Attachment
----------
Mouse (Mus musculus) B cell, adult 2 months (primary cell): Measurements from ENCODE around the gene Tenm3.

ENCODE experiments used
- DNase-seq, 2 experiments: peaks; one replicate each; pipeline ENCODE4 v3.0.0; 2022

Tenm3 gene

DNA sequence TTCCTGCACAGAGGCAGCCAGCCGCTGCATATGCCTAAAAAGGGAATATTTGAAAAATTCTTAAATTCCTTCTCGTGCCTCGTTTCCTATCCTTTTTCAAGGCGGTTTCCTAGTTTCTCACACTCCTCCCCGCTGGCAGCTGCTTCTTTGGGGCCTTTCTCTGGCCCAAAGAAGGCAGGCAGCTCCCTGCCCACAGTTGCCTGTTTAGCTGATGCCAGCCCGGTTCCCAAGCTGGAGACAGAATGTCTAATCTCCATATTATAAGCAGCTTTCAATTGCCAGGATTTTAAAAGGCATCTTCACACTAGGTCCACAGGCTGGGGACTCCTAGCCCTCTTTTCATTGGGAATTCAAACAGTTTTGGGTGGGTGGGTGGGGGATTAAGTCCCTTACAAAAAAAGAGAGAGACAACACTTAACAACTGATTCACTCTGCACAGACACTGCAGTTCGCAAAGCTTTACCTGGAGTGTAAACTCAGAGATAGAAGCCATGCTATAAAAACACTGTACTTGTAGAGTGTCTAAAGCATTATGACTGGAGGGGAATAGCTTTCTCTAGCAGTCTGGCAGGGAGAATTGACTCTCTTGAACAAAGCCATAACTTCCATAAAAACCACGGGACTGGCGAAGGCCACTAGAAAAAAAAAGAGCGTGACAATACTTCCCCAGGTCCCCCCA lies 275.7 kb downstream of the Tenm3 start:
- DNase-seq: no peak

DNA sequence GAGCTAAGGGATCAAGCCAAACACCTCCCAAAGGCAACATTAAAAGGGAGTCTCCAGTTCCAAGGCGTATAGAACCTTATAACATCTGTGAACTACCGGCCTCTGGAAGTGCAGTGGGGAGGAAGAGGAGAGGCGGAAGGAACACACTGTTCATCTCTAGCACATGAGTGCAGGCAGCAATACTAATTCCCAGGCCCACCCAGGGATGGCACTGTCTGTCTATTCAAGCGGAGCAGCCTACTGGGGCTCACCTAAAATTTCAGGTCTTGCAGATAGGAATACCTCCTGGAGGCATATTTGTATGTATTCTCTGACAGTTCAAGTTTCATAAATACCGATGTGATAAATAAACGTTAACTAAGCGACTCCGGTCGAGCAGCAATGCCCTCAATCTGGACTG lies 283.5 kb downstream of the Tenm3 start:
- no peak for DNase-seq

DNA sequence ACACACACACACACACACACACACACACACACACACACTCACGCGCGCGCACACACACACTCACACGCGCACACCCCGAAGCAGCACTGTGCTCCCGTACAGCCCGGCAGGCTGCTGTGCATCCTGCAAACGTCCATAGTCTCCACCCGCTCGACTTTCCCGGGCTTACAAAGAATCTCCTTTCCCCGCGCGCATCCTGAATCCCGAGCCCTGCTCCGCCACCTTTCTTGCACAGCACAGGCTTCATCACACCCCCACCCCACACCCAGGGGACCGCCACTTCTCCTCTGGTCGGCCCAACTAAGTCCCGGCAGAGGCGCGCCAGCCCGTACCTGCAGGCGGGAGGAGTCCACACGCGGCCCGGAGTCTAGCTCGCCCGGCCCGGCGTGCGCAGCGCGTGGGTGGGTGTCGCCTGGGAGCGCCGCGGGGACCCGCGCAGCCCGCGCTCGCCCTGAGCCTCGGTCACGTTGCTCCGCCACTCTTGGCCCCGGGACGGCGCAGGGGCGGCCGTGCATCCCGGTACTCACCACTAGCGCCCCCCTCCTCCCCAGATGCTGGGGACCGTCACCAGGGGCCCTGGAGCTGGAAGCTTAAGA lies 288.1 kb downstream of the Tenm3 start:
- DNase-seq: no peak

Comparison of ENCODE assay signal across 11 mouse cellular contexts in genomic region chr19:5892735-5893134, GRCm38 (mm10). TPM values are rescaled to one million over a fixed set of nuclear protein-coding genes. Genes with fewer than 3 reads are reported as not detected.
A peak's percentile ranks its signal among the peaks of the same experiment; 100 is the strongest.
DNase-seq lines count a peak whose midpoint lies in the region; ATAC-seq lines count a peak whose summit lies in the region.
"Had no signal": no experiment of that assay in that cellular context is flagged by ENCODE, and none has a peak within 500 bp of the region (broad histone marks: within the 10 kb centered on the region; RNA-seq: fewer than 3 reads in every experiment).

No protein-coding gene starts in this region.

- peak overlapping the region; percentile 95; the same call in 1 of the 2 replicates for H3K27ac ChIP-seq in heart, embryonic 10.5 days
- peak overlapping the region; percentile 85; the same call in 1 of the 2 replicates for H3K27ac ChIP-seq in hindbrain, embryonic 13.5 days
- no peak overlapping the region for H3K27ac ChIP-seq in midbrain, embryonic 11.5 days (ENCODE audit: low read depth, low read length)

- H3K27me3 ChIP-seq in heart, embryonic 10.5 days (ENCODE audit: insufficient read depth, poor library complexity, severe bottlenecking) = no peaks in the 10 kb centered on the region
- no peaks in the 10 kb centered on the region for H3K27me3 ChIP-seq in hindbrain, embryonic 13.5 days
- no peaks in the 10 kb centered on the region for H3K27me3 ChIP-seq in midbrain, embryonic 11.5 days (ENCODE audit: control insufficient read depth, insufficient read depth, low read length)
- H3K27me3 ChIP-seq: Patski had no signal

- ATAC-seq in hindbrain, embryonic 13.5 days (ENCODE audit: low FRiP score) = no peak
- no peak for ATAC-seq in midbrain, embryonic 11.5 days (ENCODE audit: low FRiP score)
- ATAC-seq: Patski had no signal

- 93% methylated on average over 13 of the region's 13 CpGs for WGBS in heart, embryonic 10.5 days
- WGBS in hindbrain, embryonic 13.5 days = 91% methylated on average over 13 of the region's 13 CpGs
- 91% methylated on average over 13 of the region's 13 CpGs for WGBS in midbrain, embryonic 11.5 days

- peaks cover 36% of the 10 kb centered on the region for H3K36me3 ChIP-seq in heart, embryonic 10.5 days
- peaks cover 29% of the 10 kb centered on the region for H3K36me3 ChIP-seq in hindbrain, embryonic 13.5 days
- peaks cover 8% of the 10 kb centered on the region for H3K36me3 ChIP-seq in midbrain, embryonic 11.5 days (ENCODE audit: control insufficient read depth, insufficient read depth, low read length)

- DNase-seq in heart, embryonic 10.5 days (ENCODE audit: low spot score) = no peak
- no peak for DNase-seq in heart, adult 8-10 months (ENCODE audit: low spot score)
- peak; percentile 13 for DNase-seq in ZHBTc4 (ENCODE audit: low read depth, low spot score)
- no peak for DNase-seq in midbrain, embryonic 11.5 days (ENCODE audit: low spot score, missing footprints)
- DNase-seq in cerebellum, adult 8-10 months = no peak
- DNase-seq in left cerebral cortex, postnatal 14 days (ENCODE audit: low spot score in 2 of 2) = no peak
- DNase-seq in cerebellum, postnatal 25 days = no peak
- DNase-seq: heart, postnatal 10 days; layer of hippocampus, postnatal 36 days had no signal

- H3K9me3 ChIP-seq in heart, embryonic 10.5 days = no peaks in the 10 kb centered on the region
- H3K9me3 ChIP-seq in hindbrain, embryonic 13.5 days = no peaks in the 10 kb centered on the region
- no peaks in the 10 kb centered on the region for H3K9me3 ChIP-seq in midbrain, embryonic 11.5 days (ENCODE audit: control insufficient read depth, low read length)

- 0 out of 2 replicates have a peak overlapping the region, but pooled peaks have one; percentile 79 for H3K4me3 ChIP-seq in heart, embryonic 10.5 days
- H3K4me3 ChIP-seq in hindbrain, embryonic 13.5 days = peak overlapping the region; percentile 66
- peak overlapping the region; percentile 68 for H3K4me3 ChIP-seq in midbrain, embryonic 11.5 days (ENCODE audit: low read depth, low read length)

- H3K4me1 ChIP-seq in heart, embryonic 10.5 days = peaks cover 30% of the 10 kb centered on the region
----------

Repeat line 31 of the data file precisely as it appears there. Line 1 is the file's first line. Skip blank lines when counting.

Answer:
- peaks cover 8% of the 10 kb centered on the region for H3K36me3 ChIP-seq in midbrain, embryonic 11.5 days (ENCODE audit: control insufficient read depth, insufficient read depth, low read length)